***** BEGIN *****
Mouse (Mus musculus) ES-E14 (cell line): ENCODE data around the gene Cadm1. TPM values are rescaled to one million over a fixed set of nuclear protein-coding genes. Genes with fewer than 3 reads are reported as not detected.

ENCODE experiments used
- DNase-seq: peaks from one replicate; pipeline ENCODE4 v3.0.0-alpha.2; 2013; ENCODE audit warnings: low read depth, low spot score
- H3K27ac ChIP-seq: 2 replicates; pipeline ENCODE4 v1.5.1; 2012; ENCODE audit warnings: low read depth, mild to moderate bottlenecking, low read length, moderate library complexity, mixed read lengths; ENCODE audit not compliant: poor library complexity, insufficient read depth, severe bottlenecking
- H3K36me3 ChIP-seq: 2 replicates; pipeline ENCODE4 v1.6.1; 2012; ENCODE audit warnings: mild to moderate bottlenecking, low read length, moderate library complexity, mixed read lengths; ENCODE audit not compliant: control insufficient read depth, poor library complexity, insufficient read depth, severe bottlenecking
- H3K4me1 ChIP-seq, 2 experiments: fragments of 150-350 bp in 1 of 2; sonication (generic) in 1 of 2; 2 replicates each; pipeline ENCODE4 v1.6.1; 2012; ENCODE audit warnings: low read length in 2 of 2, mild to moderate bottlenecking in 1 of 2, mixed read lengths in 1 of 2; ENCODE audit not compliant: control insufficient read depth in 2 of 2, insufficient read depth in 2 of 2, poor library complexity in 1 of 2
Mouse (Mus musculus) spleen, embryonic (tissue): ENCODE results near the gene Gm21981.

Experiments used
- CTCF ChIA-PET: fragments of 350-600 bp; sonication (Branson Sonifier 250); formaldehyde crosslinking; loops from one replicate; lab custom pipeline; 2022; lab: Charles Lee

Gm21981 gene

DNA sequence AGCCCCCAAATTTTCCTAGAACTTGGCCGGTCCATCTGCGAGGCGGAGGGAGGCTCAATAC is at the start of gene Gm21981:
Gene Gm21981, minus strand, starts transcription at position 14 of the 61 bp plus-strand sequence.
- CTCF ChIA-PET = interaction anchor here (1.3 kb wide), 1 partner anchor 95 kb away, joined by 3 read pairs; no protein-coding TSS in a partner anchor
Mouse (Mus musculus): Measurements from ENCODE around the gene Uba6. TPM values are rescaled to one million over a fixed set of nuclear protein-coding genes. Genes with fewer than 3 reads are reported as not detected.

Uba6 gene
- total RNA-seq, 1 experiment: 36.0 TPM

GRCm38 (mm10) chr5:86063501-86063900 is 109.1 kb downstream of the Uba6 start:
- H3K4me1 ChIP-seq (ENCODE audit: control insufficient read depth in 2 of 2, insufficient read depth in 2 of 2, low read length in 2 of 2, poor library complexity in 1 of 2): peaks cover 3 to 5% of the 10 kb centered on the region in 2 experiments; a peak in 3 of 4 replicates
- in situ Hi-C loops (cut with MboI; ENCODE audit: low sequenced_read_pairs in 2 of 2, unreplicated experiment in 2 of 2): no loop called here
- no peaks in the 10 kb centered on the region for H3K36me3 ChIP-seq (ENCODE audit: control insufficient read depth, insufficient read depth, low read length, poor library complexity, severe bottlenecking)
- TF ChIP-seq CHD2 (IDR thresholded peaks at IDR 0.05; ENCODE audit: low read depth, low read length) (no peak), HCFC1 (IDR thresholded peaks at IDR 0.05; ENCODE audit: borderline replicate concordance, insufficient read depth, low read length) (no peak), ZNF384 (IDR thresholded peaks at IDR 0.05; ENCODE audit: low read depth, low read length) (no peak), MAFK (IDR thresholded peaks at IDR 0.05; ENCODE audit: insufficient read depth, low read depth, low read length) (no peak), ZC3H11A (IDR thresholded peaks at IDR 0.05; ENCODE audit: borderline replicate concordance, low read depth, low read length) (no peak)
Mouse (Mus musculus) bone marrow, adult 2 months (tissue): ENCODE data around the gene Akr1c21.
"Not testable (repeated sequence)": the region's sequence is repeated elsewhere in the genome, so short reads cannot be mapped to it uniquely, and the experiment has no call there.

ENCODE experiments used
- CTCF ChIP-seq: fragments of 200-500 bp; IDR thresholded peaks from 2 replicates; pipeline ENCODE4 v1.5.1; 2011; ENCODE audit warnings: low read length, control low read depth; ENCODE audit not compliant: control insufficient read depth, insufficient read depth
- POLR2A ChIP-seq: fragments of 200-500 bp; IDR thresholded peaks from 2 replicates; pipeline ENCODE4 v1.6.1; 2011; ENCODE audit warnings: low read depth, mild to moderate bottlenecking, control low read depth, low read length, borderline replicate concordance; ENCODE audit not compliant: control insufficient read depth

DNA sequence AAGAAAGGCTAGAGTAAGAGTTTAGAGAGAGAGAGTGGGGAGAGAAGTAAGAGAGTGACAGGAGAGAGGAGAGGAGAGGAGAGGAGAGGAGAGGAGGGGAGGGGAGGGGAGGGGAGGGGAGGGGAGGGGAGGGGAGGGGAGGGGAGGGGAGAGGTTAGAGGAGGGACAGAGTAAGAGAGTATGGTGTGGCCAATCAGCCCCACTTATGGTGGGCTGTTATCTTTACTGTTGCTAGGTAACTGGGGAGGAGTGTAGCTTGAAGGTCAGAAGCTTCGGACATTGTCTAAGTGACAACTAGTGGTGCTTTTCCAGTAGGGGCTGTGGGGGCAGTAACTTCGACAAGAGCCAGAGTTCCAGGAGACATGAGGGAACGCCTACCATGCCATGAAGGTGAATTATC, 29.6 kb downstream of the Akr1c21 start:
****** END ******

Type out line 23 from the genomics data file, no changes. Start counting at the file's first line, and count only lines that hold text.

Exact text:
"Not testable (repeated sequence)": the region's sequence is repeated elsewhere in the genome, so short reads cannot be mapped to it uniquely, and the experiment has no call there.